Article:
Bilateral Impasse

The second round of Pakistan-Afghanistan reached an impasse fuelling bilateral tensions. The two sides could not only agree on a joint statement to sum up the two-day proceedings, but gave divergent accounts about the outcome.

While the Pakistani version still roots for bridging differences through APAPPS, the Afghan version denies any progress at all. Where APAPPS is primarily a Pakistani initiative for providing a framework for bilateral dialogue that encompasses critical issues like collaboration on counterterrorism, reduction of violence, peace and reconciliation, refugees’ repatriation and joint economic development, Afghanistan continues to spurn any attempts at dialogue.

For the most part Afghanistan’s allegations and stoicism gloms onto the current US vitriol against Pakistan. Where the US is using the trope of Pakistan’s terrorist havens as a bid to pander to conservative elements at home, Afghanistan is using the same trope to paint Pakistan as the source of instability across the border.

While Pakistan denies any links to the spate of attacks in the Afghan capital it has also offered to conduct joint investigations into the recent violence. Islamabad also counters that militants conducting terrorist attacks in Pakistan use sanctuaries on Afghan soil for plotting the violence while the prolonged presence of the refugee community coupled with insufficient border security on the Afghan side hamper Islamabad’s counterterrorism efforts. The Afghan side also want more progress on Pakistan pushing the Afghan Taliban to come to the negotiating table. Islamabad has said several times that they can request but not force the Afghan Taliban towards talks.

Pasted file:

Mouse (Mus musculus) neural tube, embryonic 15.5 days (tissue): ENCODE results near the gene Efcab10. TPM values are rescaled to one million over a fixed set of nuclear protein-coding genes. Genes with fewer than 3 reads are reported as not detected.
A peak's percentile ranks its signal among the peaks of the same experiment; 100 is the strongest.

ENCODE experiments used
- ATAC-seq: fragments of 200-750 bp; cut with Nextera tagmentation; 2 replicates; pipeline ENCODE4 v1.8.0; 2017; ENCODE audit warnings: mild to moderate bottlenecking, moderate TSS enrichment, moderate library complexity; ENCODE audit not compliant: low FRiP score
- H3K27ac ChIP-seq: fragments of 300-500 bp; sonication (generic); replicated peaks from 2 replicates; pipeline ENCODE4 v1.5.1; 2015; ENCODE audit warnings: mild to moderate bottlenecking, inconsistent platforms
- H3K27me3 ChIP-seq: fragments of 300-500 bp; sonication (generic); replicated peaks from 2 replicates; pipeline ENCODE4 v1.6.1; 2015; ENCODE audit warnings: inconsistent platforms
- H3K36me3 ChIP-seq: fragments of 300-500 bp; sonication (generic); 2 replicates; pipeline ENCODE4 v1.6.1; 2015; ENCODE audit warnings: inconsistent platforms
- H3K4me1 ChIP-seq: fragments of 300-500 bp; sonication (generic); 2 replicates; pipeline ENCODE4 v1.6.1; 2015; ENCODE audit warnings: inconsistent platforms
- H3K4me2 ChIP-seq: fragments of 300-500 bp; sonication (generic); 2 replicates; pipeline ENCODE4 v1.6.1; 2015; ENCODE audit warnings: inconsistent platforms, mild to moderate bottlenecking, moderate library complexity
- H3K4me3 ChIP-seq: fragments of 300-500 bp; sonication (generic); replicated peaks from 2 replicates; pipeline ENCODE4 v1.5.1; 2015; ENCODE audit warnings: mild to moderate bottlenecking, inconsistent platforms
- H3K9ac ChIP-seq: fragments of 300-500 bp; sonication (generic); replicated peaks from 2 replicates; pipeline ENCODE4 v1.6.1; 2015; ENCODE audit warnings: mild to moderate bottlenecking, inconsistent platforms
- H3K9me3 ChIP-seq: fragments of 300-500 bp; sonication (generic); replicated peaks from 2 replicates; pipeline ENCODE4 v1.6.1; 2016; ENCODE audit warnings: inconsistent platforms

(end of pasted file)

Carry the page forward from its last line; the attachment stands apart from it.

While Pakistan can stand to be more forthcoming to Afghan priorities, any further initiative in bilateral engagement needs to be clearly cognizant of what both sides expect and what is achievable in this turbulent relationship. Pakistan’s counterterrorism efforts have been voracious and it has suffered equal casualties on this side of the border. While Afghanistan can keep painting Pakistan as the enemy that wont come to heel, and laying blame at on its doorstep, it has to meet Pakistan halfway because ultimately both of us are fighting the same war.

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